The density of young families in the neighborhood, as well as in nearby Stapleton, seemed to present an ideal fit for Swallow Hill's unique brand of education. But finding a new home base was hardly a straightforward process. A potential spot in an upper floor at the Lowry Town Center shopping center fell through following concerns from a nearby grocery store about parking and noise.
"[That's] despite the fact that we're not a very noisy group," Scharf says. "The most unfortunate part about that was that we had a signed contract for seven months, and they held us at bay for almost a year. That really set us back."
Colorado Free University proved to be a lifesaver. CFU president Helen Hand saw a close correlation between Swallow Hill's goals and the university's mission of continuing education. Both organizations include adult classes as a central part of their teaching mission.
"They have a similar community-outreach idea," Scharf says, adding that he first contacted Hand when he took the gig as Swallow Hill's executive director seven years ago. "We stayed in touch. When [Lowry Town Center] didn't go through, we started chatting again, and she said she might have extra space. We both thought it was a great cultural fit."
The new center at the CFU campus is in a stately blond-brick building that once was the fire station for Lowry Air Force Base. Though Scharf acknowledges that it could stand to be a bit bigger, it's a perfect toehold from which to tap into a new community.
Scharf and his fellow Swallow Hill execs also looked locally to find the satellite school's new director: Andres Cladera, a native of Uruguay who lives in Lowry's Montclair neighborhood.
Cladera has held posts as executive director of the Microscopic Opera Company and the Renaissance City Choirs, both based in Pittsburgh. He earned a master's degree in orchestral conducting from Carnegie Mellon University and Bachelor of Fine Arts degrees in both piano and vocal performance from the College of Charleston, in South Carolina. His is a professional and academic résumé with roots in the world of classical music, a seemingly different world from that of the democratic, accessible and downright folky mission that has long served as Swallow Hill's bedrock.
But both Scharf and Cladera insist that the classical realm isn't such a far cry from the realm of folk music.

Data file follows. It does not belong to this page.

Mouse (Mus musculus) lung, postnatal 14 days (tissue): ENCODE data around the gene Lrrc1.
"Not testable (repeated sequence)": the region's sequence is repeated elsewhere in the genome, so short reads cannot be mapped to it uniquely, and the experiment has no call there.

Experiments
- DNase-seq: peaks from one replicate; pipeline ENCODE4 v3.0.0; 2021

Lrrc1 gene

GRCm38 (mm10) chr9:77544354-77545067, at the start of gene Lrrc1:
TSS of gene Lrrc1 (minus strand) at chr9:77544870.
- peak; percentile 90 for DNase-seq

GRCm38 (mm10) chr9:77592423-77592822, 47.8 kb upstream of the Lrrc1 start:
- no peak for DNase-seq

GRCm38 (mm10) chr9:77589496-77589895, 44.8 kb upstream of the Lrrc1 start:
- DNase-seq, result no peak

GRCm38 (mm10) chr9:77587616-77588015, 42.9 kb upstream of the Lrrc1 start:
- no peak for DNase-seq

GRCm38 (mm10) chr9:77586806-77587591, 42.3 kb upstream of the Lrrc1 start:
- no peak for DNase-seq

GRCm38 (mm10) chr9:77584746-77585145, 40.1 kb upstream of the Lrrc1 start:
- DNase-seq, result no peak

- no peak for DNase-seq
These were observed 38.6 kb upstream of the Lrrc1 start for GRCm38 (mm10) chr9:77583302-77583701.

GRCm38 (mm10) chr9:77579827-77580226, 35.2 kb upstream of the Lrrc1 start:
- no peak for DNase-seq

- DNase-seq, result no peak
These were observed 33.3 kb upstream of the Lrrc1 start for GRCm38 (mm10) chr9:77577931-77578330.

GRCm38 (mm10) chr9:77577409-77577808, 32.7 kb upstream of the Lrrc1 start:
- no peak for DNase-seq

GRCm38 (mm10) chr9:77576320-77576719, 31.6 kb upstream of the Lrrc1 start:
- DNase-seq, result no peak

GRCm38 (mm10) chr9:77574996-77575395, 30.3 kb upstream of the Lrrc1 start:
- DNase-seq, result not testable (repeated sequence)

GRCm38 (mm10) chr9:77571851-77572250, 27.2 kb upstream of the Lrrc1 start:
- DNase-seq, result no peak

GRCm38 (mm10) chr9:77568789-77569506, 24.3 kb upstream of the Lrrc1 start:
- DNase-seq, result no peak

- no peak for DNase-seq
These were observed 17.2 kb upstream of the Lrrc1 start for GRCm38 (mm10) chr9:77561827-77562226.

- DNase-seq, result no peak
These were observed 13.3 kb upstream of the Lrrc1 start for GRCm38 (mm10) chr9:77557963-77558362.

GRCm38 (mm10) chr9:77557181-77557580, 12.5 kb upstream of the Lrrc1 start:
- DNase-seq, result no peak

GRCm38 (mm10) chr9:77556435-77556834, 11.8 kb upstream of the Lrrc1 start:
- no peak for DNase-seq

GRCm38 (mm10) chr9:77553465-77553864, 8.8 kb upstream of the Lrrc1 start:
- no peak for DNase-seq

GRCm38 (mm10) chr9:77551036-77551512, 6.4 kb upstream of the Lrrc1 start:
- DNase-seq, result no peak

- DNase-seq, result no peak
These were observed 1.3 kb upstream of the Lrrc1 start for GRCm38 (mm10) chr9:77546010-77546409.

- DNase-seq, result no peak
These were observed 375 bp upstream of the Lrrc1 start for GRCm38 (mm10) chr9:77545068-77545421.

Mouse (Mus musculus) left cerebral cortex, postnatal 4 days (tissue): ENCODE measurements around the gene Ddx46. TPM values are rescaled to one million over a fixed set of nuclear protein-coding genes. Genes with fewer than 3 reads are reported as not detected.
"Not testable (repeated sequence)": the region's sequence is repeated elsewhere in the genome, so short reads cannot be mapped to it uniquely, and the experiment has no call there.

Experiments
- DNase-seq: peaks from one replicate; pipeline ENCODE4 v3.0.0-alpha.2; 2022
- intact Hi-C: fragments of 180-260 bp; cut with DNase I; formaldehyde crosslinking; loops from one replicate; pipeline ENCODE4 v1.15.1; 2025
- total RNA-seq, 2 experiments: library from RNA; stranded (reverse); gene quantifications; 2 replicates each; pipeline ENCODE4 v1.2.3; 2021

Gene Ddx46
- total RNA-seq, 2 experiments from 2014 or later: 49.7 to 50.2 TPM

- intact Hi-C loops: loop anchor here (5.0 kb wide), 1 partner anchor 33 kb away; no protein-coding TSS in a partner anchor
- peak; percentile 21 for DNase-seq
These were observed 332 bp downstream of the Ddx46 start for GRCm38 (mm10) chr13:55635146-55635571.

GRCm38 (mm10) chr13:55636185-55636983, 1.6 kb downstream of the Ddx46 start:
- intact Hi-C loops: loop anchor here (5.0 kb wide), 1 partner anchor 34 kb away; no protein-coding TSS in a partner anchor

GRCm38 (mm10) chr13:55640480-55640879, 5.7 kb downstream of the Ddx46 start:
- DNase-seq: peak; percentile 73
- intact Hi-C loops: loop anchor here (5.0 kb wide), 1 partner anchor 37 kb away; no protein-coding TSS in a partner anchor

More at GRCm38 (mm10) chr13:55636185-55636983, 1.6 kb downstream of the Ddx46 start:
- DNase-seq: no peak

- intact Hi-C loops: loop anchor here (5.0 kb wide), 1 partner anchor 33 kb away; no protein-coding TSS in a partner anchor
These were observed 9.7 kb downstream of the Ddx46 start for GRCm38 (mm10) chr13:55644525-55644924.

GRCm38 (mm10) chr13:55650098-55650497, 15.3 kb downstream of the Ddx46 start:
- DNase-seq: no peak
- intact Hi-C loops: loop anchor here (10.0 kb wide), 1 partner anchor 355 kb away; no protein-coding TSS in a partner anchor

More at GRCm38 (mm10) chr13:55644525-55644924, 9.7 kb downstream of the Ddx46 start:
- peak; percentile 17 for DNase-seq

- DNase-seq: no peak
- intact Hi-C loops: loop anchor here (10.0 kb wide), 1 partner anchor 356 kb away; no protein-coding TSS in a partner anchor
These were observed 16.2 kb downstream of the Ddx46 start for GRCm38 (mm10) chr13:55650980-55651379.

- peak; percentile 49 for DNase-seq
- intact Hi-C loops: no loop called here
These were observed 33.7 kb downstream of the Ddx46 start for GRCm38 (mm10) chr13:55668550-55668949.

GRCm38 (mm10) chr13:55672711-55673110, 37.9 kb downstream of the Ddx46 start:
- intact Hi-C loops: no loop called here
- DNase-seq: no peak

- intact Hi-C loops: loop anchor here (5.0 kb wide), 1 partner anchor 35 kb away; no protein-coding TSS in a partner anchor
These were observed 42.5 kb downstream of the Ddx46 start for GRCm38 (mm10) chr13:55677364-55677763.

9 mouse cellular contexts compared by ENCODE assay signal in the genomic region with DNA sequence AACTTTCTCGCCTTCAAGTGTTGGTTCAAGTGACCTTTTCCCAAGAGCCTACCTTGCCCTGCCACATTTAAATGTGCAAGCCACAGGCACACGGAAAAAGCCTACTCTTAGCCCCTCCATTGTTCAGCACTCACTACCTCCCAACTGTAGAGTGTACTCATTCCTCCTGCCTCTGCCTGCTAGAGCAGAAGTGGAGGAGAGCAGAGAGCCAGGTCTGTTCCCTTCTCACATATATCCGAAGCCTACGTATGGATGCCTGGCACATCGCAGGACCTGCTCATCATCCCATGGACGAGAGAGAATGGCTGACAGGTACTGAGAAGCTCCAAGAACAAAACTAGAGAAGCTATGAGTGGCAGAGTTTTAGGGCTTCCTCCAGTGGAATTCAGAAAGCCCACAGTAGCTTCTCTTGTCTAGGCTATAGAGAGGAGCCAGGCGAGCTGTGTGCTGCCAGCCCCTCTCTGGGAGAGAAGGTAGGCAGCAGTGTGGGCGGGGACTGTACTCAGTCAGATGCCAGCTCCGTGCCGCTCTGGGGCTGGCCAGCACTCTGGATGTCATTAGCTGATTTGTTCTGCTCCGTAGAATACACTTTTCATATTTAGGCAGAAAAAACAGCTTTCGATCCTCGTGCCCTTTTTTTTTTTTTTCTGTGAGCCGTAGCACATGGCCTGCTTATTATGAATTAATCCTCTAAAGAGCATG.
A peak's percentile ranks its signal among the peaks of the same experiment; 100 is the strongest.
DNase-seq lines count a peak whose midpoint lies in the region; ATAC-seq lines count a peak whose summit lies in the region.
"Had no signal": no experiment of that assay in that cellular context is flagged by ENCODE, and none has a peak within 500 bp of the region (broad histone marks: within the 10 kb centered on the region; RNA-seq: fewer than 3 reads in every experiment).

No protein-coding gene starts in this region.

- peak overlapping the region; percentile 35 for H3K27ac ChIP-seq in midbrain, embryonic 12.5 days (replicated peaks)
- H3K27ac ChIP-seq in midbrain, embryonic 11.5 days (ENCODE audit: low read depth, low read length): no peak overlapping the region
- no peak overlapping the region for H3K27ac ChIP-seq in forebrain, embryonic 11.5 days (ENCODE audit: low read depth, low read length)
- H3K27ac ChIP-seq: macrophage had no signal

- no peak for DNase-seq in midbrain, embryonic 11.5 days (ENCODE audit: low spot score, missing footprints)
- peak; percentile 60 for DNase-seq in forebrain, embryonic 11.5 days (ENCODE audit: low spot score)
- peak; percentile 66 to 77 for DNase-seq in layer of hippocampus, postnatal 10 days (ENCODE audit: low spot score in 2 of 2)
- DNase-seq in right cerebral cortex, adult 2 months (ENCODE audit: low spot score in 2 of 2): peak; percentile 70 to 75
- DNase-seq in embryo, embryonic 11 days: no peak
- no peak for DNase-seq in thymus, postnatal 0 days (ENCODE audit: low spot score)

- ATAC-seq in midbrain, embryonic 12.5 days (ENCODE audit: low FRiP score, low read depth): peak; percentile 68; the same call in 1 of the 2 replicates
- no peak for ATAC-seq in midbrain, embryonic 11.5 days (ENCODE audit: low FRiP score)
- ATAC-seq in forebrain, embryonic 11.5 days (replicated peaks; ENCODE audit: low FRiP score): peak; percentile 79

"What's really important to me is that music is music. Classical, folk music — there's a common ground there," Cladera says. "I come from a Latin background. To me, folk music in Uruguay is drumming, it's tango, it's merengue, it's a little bit of salsa. A lot of folk music that is part of life isn't necessarily in my training, but it's part of who I am. It's how I connect to Swallow Hill music."
Cladera adds that he'll look to incorporate different traditions into the instruction at the satellite school. For now, the programming includes early-childhood development courses; guitar, ukulele and violin lessons for older kids; and banjo, guitar, fiddle and ukulele classes for adults.
"I'm hoping to reach the African-American community, the Latino community," Cladera says. "I want to bring in those traditions and that music to Swallow Hill as well."
Lessons in those diverse sounds could very well be on the radar for the four kids banging the djembe in Brian Nelson's first class as a Swallow Hill teacher. A graduate of the Berklee College of Music, Nelson recently moved to Colorado after a stint teaching in New Mexico. His curriculum of participatory drum sessions, call-and-response folk songs and body movement felt like a perfect foundation for exploring all folk traditions.
"It's a lot of movement and songs and drumming," Nelson says. "I try to get a lot of input from the kids, and I just try to vary it up so we can keep the flow going. I want to challenge them, but I just want them to have a really good time."